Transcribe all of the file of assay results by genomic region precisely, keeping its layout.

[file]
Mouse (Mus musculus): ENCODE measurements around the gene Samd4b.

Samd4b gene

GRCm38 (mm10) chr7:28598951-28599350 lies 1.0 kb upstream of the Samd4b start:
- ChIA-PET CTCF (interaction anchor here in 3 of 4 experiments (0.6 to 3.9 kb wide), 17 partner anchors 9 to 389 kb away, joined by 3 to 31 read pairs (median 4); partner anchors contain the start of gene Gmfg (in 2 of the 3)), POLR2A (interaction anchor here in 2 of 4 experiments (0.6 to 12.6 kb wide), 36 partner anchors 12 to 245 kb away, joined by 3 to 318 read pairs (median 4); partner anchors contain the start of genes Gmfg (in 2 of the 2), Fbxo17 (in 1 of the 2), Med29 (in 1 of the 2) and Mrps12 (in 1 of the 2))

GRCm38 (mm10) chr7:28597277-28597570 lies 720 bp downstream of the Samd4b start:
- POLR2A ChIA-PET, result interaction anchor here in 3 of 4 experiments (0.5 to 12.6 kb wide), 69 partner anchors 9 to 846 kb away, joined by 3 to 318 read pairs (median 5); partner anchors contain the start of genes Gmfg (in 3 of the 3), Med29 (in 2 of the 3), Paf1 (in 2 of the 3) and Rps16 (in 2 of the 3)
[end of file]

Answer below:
Mouse (Mus musculus): ENCODE measurements around the gene Samd4b.

Samd4b gene

GRCm38 (mm10) chr7:28598951-28599350 lies 1.0 kb upstream of the Samd4b start:
- ChIA-PET CTCF (interaction anchor here in 3 of 4 experiments (0.6 to 3.9 kb wide), 17 partner anchors 9 to 389 kb away, joined by 3 to 31 read pairs (median 4); partner anchors contain the start of gene Gmfg (in 2 of the 3)), POLR2A (interaction anchor here in 2 of 4 experiments (0.6 to 12.6 kb wide), 36 partner anchors 12 to 245 kb away, joined by 3 to 318 read pairs (median 4); partner anchors contain the start of genes Gmfg (in 2 of the 2), Fbxo17 (in 1 of the 2), Med29 (in 1 of the 2) and Mrps12 (in 1 of the 2))

GRCm38 (mm10) chr7:28597277-28597570 lies 720 bp downstream of the Samd4b start:
- POLR2A ChIA-PET, result interaction anchor here in 3 of 4 experiments (0.5 to 12.6 kb wide), 69 partner anchors 9 to 846 kb away, joined by 3 to 318 read pairs (median 5); partner anchors contain the start of genes Gmfg (in 3 of the 3), Med29 (in 2 of the 3), Paf1 (in 2 of the 3) and Rps16 (in 2 of the 3)